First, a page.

Bruce Edward Walker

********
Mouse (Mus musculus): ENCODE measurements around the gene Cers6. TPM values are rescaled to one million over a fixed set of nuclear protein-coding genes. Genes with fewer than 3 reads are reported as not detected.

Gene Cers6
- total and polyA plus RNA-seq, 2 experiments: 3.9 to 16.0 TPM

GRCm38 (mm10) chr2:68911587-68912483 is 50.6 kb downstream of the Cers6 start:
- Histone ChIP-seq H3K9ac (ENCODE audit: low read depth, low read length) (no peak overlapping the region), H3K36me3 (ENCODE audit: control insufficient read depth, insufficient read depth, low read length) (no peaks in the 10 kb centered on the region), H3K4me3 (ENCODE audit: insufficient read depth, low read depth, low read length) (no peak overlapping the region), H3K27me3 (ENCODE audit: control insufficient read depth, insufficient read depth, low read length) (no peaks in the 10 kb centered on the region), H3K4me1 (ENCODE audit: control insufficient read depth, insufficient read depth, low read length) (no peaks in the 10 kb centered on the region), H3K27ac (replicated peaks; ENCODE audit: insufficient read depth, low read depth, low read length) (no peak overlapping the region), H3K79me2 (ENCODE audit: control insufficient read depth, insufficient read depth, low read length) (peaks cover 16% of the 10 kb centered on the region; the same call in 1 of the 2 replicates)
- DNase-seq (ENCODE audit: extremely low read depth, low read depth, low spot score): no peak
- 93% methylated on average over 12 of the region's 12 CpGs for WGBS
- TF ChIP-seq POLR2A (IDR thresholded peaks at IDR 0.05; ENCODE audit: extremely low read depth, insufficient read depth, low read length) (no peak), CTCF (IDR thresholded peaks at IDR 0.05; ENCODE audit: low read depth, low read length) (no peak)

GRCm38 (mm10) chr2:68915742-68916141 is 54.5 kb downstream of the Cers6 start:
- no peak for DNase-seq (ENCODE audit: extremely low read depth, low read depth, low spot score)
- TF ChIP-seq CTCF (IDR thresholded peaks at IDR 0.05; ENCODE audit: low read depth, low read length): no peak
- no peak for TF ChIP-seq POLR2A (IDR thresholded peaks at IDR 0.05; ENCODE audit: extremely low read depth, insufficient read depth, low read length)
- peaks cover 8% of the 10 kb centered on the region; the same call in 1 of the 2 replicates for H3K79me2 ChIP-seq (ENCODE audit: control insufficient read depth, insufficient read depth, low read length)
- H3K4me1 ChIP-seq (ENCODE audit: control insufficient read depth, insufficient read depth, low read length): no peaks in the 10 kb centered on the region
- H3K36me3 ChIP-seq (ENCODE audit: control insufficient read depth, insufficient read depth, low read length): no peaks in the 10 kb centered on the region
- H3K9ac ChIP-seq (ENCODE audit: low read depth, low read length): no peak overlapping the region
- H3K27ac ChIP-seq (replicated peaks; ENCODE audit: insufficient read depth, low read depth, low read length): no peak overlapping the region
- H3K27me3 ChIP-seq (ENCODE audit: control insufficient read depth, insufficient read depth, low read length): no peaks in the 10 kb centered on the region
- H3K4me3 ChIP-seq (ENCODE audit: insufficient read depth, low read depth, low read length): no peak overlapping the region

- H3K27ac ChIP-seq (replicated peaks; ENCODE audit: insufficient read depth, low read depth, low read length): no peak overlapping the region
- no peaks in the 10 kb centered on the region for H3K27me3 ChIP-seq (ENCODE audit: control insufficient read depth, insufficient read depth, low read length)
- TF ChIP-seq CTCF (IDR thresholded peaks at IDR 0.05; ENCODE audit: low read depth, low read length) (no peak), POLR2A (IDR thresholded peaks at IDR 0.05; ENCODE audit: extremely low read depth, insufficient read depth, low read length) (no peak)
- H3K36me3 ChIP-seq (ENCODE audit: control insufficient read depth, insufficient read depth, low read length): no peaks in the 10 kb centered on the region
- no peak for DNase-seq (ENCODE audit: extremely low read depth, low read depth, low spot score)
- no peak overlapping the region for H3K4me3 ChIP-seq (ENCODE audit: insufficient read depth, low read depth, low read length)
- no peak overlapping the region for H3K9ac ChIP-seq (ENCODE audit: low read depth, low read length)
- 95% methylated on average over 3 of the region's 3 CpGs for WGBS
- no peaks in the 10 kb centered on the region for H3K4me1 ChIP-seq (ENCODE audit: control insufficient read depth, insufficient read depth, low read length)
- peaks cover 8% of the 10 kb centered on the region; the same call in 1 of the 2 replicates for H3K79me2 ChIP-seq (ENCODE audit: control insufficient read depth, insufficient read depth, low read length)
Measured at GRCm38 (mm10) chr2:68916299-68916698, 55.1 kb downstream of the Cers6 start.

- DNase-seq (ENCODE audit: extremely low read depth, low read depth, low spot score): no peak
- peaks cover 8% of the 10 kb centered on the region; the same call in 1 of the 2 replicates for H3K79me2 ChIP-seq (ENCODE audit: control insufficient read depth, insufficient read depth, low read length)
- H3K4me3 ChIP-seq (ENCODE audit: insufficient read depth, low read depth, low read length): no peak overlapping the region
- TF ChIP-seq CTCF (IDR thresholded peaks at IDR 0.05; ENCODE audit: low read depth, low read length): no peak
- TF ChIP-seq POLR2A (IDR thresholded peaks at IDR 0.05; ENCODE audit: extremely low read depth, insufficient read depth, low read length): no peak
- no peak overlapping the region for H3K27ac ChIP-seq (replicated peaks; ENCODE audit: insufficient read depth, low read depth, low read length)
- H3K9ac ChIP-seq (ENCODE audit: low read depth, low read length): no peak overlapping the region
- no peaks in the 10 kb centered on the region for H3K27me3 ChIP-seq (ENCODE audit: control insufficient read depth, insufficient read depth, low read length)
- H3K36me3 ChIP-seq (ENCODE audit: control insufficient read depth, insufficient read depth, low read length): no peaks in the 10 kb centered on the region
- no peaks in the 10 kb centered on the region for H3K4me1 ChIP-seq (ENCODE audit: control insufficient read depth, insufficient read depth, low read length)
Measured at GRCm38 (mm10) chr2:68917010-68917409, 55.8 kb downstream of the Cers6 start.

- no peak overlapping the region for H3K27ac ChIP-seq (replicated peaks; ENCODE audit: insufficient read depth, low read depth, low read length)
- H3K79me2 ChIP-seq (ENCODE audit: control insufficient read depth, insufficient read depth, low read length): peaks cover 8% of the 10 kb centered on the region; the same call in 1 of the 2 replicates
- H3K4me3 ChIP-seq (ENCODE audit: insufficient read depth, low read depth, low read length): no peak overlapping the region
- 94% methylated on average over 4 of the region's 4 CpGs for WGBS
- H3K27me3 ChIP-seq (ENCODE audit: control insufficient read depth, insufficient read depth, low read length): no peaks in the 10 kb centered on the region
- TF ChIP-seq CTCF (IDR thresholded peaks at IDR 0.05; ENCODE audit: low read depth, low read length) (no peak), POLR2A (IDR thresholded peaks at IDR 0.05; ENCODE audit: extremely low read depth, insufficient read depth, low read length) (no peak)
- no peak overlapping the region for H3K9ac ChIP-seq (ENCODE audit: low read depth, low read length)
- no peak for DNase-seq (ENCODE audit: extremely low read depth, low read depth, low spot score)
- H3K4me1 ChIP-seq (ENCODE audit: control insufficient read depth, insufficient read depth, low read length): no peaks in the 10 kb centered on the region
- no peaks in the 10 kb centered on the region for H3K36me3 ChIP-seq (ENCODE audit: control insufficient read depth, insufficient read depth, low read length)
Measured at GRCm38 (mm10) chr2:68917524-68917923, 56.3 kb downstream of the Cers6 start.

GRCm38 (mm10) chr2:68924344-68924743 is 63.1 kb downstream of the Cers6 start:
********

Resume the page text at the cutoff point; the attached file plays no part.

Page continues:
has more than 30 years’ writing and editing experience in a variety of publishing areas, including reference books, newspapers, magazines, media relations and corporate speeches. Much of this material involved research on water rights, land use, alternative-technology vehicles and other environmental issues, but Walker has also written extensively on nonscientific subjects, having produced six titles in Wiley Publishing’s CliffsNotes series, including study guides for "Alice’s Adventures in Wonderland" and "One Flew Over the Cuckoo’s Nest." He has also authored more than 100 critical biographies of authors and musicians for Gale Research's Contemporary Literary Criticism and Contemporary Musicians reference-book series. He was managing editor of The Heartland Institute's InfoTech & Telecom News from 2010-2012. Prior to that, he was manager of communications for the Mackinac Center's Property Rights Network. He also served from 2006-2011 as editor of Michigan Science, a quarterly Mackinac Center publication. Walker has served as an adjunct professor of literature and academic writing at University of Detroit Mercy. For the past five years, he has authored a weekly column for the mid-Michigan Morning Sun newspaper. Walker holds a bachelor’s degree in English from Michigan State University. He is the father of two daughters and currently lives in Flint, Mich., with his wife Katherine.